Homily of Archbishop Charles J. Brown, Apostolic Nuncio in Ireland for the Ordination of Bishop William Crean
St Colman’s Cathedral, Cobh
“Jesus rolled up the scroll, gave it back to the assistant and sat down, and the eyes of all in the synagogue were fixed on him” (Luke 4:20).
My brothers and sisters in Christ, we have just seen a scroll unrolled, and we have listened as it was read, informing us that His Holiness Pope Benedict XVI has named Canon William Crean as Bishop of the Diocese of Cloyne. And now the eyes of all of us are fixed on a priest sitting here with us in this magnificent and historic Cathedral, just as the eyes of all in the synagogue in Galilee that day were fixed on Jesus of Nazareth. And the words of the prophet Isaiah, read by the Lord in the synagogue, apply as well to the priest sitting in our midst: “the Spirit of the Lord is upon me, for he has anointed me” (Luke 4:18). Indeed, the Spirit of God, working in and through the Church, as discerned in prayer by the Holy Father, has chosen him for this mission.
For that reason, today is a day of immense joy for the Diocese of Cloyne and indeed for the Catholic Church in all of Ireland; a new Bishop to lead the Church in Cloyne begins his ministry today, following upon the ministry of Bishop John Magee. On behalf of the Holy Father, I would like to thank in a special way Archbishop Dermot Clifford for his generous and tireless work as Apostolic Administrator over these last three and a half years.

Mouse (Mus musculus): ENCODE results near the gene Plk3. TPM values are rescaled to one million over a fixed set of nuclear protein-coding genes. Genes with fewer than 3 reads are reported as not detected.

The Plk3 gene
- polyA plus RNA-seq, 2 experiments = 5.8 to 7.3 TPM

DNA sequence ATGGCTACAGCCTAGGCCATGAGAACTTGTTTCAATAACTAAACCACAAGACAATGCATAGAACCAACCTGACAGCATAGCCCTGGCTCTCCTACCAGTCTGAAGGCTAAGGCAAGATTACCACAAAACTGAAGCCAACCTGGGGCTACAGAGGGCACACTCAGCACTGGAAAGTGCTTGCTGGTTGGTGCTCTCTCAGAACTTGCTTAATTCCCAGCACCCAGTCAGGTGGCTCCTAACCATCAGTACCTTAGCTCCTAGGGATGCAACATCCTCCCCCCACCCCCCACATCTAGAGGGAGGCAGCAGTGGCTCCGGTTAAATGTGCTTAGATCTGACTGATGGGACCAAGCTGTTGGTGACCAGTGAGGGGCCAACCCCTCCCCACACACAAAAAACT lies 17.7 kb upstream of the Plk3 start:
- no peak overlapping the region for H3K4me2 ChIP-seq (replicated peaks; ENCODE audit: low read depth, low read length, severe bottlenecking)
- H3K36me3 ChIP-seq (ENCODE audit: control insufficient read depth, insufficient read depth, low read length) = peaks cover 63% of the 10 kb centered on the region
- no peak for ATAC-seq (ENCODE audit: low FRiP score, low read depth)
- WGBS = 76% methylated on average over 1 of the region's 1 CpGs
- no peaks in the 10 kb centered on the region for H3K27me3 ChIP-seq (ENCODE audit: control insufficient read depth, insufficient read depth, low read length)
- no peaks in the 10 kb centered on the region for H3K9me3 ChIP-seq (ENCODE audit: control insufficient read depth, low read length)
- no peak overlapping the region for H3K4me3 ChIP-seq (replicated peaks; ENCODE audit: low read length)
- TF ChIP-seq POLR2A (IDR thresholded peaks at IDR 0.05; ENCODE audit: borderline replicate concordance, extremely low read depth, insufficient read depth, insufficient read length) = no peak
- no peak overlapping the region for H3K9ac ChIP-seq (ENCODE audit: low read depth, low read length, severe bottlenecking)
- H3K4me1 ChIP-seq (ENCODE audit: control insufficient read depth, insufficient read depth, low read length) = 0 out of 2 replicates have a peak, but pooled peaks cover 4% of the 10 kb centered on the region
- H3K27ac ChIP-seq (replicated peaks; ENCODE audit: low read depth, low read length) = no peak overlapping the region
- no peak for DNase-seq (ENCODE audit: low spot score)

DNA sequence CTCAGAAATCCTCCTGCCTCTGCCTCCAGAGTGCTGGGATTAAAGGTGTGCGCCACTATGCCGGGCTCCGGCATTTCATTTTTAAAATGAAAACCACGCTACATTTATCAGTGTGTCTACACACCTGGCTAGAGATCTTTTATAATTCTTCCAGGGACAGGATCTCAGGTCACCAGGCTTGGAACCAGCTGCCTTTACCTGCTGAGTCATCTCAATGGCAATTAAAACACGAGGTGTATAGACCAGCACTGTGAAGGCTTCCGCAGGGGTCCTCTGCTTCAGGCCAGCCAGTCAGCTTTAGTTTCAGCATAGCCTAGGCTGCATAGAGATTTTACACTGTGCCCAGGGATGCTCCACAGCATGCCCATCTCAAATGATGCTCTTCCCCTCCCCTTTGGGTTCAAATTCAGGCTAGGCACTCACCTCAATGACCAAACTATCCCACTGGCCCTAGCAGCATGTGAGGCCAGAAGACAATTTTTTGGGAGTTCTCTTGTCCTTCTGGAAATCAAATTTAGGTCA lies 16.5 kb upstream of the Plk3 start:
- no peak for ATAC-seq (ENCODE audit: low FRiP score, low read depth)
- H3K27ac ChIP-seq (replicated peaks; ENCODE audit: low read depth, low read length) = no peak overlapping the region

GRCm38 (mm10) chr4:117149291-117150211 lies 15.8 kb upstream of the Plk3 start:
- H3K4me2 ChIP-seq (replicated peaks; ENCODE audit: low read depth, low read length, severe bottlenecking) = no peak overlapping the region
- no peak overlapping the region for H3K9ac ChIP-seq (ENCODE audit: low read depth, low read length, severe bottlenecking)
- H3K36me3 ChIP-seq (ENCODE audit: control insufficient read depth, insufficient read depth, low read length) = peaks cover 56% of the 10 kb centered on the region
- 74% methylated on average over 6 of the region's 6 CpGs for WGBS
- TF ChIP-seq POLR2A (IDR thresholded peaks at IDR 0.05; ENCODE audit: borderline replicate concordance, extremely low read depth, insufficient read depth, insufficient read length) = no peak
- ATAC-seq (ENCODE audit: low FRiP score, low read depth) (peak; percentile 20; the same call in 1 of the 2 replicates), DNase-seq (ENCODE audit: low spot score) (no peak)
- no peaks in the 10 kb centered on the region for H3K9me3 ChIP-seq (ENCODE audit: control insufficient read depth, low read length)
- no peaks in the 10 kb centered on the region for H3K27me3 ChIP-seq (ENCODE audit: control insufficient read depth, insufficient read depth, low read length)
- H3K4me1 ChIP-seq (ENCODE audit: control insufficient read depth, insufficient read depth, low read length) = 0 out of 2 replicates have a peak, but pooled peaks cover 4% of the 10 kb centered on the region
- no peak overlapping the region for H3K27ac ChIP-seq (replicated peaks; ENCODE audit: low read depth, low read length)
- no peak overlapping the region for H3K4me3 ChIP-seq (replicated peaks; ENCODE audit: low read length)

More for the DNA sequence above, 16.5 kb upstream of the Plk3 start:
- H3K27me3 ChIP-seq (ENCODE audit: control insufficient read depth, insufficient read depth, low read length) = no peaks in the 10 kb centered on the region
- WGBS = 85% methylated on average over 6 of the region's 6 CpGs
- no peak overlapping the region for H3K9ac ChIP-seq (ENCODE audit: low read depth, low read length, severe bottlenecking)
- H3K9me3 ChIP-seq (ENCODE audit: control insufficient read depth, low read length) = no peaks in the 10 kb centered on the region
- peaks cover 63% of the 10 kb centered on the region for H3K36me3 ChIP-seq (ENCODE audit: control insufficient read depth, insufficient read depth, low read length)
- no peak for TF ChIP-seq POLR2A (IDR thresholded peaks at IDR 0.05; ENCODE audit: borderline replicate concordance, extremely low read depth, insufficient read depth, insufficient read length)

The joy we feel today underlies our experience of the liturgy. The normal rhythm of the celebration of Mass is interrupted, as it were, by the Rite of Ordination, and that interruption has already begun, even before the reading of the scroll from the Holy Father. It began with the Church’s calling upon the Holy and live-giving Spirit of God, “Come creator Spirit,” in the words of the ancient liturgical hymn Veni Creator Spiritus, a sung prayer in which Church asks the Spirit of the Lord come upon Canon Crean with fire, with love, with spiritual anointing, so that enemy of our souls may be driven away. The Church entrusts herself to the power of the Holy Spirit. The very first verses of the Bible, in the Book of Genesis, speak about how the Spirit of God hovered over the formless waters (cf. Gen 1:2), before there was anything at all. That presence of the power of God was the prelude to the work of creation, even before God said “let there be light.” That same Spirit of God overshadowed the Blessed Virgin Mary, and God became man, the Word became flesh, as a tiny and defenceless child in her womb. It is that Holy and creative Spirit of God, which makes all things new, that now comes upon a man, a priest, our brother and our friend, and makes him something new: an apostle, a shepherd, a Bishop of Christ’s Church.